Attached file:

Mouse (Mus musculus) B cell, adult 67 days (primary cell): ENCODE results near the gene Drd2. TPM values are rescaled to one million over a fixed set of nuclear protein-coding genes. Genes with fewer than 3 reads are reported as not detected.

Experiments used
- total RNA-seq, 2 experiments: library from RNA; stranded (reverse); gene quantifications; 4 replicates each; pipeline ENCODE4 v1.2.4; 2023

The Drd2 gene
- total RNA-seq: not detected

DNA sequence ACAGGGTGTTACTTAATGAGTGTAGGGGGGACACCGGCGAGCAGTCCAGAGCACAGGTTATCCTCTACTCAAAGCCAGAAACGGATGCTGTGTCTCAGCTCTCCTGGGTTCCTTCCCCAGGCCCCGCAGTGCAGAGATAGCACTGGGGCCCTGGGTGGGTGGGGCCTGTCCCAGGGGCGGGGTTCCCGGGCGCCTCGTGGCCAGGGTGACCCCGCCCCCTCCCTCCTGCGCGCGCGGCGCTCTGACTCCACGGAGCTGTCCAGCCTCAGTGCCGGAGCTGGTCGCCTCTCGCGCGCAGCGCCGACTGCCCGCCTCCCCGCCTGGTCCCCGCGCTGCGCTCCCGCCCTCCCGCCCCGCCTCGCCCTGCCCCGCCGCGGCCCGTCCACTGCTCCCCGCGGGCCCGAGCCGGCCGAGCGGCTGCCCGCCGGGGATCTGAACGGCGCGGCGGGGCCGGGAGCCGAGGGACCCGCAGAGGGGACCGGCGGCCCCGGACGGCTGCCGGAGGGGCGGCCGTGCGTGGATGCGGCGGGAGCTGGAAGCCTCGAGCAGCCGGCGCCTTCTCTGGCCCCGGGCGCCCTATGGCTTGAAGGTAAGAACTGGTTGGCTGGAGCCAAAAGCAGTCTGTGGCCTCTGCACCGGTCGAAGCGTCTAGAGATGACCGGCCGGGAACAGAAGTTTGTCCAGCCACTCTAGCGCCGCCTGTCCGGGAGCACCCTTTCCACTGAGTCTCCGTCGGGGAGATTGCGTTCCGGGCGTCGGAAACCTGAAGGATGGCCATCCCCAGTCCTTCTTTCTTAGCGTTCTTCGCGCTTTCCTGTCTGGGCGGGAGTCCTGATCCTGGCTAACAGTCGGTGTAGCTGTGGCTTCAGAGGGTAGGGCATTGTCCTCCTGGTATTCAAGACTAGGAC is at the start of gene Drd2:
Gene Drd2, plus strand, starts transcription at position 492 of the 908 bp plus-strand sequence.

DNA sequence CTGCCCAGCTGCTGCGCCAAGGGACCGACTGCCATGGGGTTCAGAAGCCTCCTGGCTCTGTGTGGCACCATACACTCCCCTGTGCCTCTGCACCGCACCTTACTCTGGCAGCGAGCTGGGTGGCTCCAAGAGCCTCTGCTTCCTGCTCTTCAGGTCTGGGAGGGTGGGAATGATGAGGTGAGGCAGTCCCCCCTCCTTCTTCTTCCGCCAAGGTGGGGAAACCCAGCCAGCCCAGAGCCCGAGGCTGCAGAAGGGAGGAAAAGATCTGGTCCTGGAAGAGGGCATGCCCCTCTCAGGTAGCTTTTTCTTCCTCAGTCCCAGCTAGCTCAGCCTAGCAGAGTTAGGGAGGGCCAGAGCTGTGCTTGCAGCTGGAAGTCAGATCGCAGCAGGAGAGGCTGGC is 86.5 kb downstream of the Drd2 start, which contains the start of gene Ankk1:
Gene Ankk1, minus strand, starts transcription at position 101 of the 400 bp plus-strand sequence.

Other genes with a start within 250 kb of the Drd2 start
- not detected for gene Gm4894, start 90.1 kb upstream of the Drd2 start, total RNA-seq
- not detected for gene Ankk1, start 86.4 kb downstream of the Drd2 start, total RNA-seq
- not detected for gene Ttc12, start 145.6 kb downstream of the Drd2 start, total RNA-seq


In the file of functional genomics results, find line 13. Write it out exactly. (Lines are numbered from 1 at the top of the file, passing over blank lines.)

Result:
- not detected for gene Ttc12, start 145.6 kb downstream of the Drd2 start, total RNA-seq